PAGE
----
Are you ready to return to work? Of course, most of us have been working, but I mean, are you ready to return to work at the office? For some, the prospect is exciting. But for many others, it’s anxiety-provoking — like a scaled-up version of the Sunday Scaries. A recent poll by the American Psychological Association found that 49% of Americans were feeling anxious about how they’ll adjust to in-person interactions.
It’s not surprising. We’re social creatures, and we haven’t really socialized in over a year. So of course we’re going to be out of practice. Last week, now that we’re fully vaccinated, my husband and I hosted some (also vaccinated) friends from out of town. In just three days, we socialized and ate at more restaurants than we had in the previous 14 months. But it was awkward at times. You get up to go to the bathroom and forget your mask. You’re not as intuitive with social norms. You’re not even sure what the social norms are now. For instance, I’m a hugger. I also live in South Florida, where the natural greeting for many is a kiss on each cheek. What will be the new norms for how we greet people?
When the pandemic began, our lives were turned upside down and we were suddenly living with profound levels of uncertainty. But gradually our lives became less uncertain. For those of us who have been fortunate enough to be working at home, life became more predictable. We can wake up now and have a good idea of what the day is going to look like. But we’re moving back into another period of uncertainty. So anxiety about re-entry is only natural. And while change and disruption are inevitable, there are steps we can take to manage our anxiety. Here are seven ways to help make your return to work less stressful.
1. Make a plan
As someone who has struggled with anxiety, I know the value of making a plan for how to deal with it. It’s helpful to think through questions like, if I start experiencing anxiety, what should my go-to response be? What am I going to do to either calm myself down or get myself out of the situation? Everything might not go according to plan — life seldom does — but the fact of having a plan in and of itself can decrease anxiety.
2. Be intentional about designing your workday
Over the past year, many of us have created daily work routines that work for us. We’ve learned to take breaks, set boundaries and build well-being into our day. We need to be just as intentional about designing what our workdays will look like when we’re no longer working exclusively at home. Just because we’re back in the office doesn’t mean we should fill our time with back-to-back-to-back meetings and tasks.
3. Acknowledge your fears
Even those who are vaccinated can still have fears about health and safety. While over half the country is now vaccinated, there are still risks, and for many of us it will take some time to let go of the cautious habits we’ve become accustomed to. Acknowledging our fears about our health and safety after over a year of pandemic is not only natural, it can also help us identify and manage our anxiety.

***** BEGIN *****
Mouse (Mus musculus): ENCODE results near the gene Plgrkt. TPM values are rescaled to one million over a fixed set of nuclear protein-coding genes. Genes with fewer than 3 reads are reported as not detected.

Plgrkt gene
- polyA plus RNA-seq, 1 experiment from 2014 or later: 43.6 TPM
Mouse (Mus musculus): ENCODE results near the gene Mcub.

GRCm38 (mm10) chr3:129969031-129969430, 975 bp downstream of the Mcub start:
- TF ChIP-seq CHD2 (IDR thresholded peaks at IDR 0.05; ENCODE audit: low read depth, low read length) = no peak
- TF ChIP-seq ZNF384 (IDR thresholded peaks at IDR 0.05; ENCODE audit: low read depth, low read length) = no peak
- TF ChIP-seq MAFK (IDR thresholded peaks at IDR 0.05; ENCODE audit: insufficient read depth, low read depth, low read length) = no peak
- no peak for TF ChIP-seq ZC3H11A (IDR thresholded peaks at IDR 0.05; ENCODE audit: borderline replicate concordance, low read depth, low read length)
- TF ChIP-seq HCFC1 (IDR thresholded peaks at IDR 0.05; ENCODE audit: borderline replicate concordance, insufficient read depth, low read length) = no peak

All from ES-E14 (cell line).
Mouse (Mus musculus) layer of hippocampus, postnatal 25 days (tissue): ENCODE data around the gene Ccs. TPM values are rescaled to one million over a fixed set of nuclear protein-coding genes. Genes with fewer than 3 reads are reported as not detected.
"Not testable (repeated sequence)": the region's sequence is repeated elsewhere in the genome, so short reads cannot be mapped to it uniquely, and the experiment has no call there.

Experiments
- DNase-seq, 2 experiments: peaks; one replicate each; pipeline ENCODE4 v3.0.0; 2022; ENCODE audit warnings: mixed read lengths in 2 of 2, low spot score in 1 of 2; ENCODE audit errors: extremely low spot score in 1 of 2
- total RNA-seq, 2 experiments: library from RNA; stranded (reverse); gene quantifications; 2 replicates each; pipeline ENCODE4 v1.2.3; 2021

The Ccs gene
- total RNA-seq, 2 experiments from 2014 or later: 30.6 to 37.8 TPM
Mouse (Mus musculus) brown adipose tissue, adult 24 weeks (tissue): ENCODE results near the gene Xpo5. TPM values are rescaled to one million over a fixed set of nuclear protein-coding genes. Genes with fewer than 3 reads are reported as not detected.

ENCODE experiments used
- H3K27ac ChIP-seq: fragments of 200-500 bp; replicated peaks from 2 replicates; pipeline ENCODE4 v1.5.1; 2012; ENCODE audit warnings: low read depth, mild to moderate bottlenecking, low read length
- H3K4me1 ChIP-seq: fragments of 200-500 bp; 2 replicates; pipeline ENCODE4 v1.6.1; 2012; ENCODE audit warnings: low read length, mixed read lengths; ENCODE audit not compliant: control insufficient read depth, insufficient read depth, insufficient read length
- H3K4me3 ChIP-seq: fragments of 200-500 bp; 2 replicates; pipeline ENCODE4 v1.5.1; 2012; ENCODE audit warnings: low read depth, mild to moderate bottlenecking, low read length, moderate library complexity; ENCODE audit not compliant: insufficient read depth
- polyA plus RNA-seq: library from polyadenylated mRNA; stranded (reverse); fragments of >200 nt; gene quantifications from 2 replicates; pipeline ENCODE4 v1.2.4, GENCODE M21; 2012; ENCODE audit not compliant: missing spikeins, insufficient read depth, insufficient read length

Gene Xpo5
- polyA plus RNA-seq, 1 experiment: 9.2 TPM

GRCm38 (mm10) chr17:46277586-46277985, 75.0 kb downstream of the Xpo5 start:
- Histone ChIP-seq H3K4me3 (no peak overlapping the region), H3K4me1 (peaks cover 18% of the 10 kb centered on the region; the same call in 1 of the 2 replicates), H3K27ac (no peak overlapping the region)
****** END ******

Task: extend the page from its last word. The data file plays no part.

4. Reframe change as an opportunity for growth
No matter where we’ve been working over the past year, we’ve all been more isolated. And when we start expanding our daily lives more, we need to remember that they’re not going to look like what they did before. From gyms to our favorite lunch spots, the places and routines that once gave structure to our days might not be there anymore. Some co-workers might be continuing to work remotely because they’re not comfortable coming back. The dynamic is going to be different, and that’s a kind of loss. But it’s also an opportunity for renewal and growth.
5. Remember the positives
The past year has been unspeakably tragic in so many ways, for so many people. At the same time, we’ve learned valuable lessons about ourselves and what we really value. We wouldn’t have chosen to come by our newfound wisdom this way, but here we are. And reflecting on the ways we’ve adapted and even managed to thrive amid all the challenges of the pandemic should give us hope that we can continue that in the months ahead.
6. Take small steps and celebrate small wins
We don’t have to return to the office in the same rushed and breathless way that we left it. If it’s possible for you, start slow. For instance, you might only go into the office for a half-day, or just two or three days a week. And when your Microsteps give you some micro-wins, mark the occasion with some micro (or macro) celebrations.
7. Re-enter with empathy
If we’re feeling anxious to return to work, chances are others around us are, too. So we need to be respectful of what our co-workers are feeling. That starts with asking them how they’re doing and opening up the conversation. Some might be completely comfortable, others might be the opposite. Not judging ourselves for how we’re feeling goes hand-in-hand with not judging others. We also need to be mindful of frontline workers who have been going in throughout the entire pandemic — and how the sudden influx of re-entering co-workers might be causing them anxiety.
For those of us who have been working at home, a great way to hone our rusty social skills — and help build the critical qualities of belonging and shared purpose — is to continue checking in with our colleagues, even when we’re no longer peering into each other’s homes and lives through our laptops.
Finally, remember that none of us knows exactly what’s ahead of us. It’s going to be trial and error. And it will be a lot easier if we’re easy on ourselves and we figure it out together.